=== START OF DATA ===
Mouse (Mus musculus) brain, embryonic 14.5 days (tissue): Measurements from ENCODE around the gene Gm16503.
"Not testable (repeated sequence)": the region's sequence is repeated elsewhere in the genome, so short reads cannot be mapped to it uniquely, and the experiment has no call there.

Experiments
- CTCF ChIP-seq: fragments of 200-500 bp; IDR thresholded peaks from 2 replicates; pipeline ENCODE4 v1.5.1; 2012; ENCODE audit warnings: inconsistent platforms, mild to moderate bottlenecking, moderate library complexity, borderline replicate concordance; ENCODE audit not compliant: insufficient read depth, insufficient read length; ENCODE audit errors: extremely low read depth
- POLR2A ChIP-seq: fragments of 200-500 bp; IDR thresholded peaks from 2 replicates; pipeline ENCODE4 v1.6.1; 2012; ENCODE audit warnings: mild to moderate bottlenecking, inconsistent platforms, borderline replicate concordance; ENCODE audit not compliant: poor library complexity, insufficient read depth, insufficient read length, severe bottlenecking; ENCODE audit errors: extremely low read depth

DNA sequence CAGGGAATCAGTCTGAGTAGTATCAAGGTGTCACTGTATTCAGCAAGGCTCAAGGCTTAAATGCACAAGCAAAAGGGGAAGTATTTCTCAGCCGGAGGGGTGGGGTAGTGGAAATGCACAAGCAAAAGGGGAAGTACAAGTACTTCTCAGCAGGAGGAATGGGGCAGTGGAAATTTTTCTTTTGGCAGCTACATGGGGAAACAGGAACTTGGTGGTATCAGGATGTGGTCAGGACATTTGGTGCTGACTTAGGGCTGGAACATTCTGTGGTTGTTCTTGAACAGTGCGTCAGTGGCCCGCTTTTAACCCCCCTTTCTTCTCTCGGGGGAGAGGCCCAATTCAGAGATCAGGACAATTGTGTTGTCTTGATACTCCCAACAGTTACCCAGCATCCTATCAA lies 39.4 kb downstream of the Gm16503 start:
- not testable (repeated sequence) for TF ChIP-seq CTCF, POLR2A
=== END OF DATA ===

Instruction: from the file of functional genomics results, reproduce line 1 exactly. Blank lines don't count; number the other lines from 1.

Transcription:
Mouse (Mus musculus) brain, embryonic 14.5 days (tissue): Measurements from ENCODE around the gene Gm16503.